It’s well documented that William Castle had aspirations to be Hitchcock, or in many ways rise to his level of filmmaking prowess. Speaking as someone who loves Castle as much as Hitchcock, I’d say they’re about neck and neck, but with different ideas of what constitutes a horror movie. Castle’s talent is theatrics, and with “Strait-Jacket” he takes what is essentially his own version of “Psycho” and stages it as a twisty, occasionally campy, and very cerebral murder mystery. Castle also goes a step forward, turning his killer on their victims with an axe that they use to lop their heads off.
“The Tingler” is one of my first introductions to William Castle and the art of his theatricality when it came to horror movies and making them an experience. As a kid, “The Tingler” and “House on Haunted Hill” were constant rotation at my home, and I loved how Castle’s films sucked you in. To this day I remember being very riveted in the brief moment during “The Tingler” where the movie breaks the fourth wall asking you, the audience, to scream loudly to avoid being attacked by—dramatic pause—the Tingler!
For movie buffs and collectors looking to gather up some classic schlock and silly horror films, “Mill Creek Entertainment” brings us a 50 Movie MegaPack DVD Set of some their worst and most infamous horror films. Thrown in to the mix, there are some science fiction, juvenile terror movies like “I Accuse My Parents,” and even the George Hamilton starring “Evel Knievel.” Further digging in to the selection of fifty titles, there’s 1944’s “Delinquent Daughters,” the Francis Ford Coppola horror classic “Dementia 13,” the slasher “Driller Killer,” and 1977’s “Drive In Massacre.”
There’s the deliriously bad but hilarious science fiction action film “Future Hunters” starring Robert Patrick, and Bruce Le, William Castle’s fun “House on Haunted Hill,” the early Brandon Lee starring stinker “Laser Mission,” the classic MST3K spoofed “Manos-The Hands of Fate,” the so bad it’s great drug hysteria movie “Reefer Madness,” the goofy science fiction film “Slipstream,” the classic dwarfsploitation movie “The Terror of Tiny Town,” and the Fred Williamson post apocalyptic science fiction film “Warriors of the Wasteland.” All movies come packed in a cardboard box by Mill Creek and in paper sleeves. I have to say I miss the plastic clam cases, but maybe it’s a cost thing.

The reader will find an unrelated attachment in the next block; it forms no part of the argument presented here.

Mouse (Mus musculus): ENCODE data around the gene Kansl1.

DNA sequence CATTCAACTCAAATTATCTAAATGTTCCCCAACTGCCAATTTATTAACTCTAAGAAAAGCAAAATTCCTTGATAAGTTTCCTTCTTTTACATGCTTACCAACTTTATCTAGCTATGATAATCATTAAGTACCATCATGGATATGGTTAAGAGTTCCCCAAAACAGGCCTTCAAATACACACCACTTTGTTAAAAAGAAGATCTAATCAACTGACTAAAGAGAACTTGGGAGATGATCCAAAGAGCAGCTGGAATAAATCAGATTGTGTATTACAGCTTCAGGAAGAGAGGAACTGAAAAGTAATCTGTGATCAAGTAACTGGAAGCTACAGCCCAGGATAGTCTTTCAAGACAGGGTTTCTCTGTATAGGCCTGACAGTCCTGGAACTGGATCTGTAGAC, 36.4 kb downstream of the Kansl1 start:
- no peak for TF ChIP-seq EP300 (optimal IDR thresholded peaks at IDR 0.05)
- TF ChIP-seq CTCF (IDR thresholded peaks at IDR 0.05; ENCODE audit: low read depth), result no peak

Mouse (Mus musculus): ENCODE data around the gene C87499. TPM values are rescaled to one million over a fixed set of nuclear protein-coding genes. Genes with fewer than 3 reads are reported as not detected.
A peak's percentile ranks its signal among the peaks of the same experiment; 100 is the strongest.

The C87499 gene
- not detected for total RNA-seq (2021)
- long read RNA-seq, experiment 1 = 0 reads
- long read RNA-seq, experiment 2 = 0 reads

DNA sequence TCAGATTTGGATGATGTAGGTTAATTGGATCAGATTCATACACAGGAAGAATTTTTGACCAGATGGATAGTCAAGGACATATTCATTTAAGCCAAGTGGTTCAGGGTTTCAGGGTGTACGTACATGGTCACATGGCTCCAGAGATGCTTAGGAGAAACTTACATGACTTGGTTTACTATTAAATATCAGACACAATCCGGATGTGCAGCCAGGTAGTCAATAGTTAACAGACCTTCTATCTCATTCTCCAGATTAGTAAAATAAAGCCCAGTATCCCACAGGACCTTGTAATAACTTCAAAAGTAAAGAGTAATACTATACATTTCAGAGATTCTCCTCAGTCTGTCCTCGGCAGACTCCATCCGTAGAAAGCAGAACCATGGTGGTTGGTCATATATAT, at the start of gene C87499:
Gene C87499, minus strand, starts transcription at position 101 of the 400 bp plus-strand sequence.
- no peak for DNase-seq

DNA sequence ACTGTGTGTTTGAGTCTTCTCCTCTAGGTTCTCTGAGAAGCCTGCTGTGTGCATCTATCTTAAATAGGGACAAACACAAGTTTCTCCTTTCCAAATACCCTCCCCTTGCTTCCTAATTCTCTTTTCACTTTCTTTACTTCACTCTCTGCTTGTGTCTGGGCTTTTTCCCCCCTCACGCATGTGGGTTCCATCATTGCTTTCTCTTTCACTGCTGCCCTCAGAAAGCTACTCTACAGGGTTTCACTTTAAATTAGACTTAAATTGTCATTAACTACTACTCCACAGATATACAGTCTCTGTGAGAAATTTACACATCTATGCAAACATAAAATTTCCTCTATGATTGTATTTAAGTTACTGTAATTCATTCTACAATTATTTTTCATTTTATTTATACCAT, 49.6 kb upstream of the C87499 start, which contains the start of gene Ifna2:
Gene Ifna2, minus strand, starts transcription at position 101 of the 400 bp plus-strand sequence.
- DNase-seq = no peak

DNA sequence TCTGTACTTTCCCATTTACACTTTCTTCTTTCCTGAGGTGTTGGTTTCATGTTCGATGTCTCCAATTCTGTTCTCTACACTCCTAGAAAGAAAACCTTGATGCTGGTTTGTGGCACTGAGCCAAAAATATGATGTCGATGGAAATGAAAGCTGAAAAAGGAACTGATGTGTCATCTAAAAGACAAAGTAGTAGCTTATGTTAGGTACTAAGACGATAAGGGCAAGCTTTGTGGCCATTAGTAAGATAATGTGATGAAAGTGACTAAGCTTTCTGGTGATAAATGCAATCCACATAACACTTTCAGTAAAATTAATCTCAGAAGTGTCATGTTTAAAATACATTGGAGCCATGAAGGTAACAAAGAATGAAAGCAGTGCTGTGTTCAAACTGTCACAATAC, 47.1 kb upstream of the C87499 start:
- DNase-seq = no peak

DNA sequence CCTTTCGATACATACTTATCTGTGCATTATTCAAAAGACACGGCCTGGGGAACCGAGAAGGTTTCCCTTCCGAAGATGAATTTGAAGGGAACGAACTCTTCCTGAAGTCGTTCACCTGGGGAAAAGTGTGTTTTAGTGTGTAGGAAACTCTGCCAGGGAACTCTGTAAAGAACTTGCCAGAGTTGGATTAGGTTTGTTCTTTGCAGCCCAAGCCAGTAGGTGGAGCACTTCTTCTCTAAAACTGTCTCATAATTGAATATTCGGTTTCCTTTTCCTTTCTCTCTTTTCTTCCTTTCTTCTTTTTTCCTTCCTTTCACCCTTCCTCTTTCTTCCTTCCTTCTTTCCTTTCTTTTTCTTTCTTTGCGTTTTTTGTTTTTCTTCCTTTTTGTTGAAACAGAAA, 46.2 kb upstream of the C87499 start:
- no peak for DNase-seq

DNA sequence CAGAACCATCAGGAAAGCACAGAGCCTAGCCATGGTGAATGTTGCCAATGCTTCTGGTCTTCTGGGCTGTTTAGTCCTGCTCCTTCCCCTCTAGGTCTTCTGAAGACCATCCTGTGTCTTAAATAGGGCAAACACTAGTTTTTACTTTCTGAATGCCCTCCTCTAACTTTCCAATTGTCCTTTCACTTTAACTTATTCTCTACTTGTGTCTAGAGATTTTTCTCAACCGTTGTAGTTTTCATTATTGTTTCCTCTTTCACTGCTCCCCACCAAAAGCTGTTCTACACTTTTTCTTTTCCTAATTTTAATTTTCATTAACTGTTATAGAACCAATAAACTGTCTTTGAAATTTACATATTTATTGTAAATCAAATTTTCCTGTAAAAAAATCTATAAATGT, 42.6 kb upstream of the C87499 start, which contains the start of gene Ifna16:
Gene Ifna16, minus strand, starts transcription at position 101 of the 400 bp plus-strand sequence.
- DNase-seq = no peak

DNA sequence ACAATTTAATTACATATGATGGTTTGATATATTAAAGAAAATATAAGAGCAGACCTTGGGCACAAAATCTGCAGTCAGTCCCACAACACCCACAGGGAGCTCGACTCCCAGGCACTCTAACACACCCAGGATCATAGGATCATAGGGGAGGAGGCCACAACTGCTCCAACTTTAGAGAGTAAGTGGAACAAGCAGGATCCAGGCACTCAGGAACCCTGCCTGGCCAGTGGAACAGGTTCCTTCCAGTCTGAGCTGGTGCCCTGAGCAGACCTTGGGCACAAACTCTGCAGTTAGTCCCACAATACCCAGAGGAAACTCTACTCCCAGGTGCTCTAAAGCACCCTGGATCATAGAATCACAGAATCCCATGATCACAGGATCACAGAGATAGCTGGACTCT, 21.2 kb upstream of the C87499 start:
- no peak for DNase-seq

This year movie collectors might enjoy knowing that Mill Creek Entertainment has taken to the digital world, allowing their consumers to redeem their fifty megapack purchases for digital libraries for their laptops, cell phones, and Ipads. Much like every other home release, the consumers will be given a unique code with their purchase, allowing them to redeem their movie packs in digital form at Mill Creek’s new service Watch.MillCreekEnt.Com where they can watch them, stream them, or download them.
From Mill Creek Entertainment comes a twelve movie pack of some of the most interesting titles out there for purchase. Every year, there’s a new set with these movies, but as I always say: These packs are good for horror fans starting a collection and looking to get more for their bucks. “Don’t Answer the Phone” is the 1980 thriller about a Vietnam veteran taunting a radio show host as he describes his violent experiences with women and begins stalking her.
Back in 2007, I reviewed “Spine Tingler!” for the Slamdance Film Festival, a yearly event that’s much more entertaining and fulfilling than its counterpart Sundance. “Spine Tingler!” is quite possibly one of the best horror documentaries and film documentaries of all time ranking with “The Kid Stays in the Picture” and “The Shark is Still Working” as the account of a Hollywood mogul and his attempts to make filmmaking so much more fun not only for the man behind the camera, but for the folks watching in the audience.
I have to say director Steve Beck’s treatment “Thirteen Ghosts” is not as bad as everyone says it is. Every movie buff knows that this is a remake of the cult-classic directed by famous director William Castle. I found this to be a very good horror flick and a fun ghost thriller. The premise and concept of the movie are basically the same. The family is trapped in a big house with ghosts you can only see with special glasses. There are different entities and personalities for each ghost, my favorite would have to be the Juggernaut.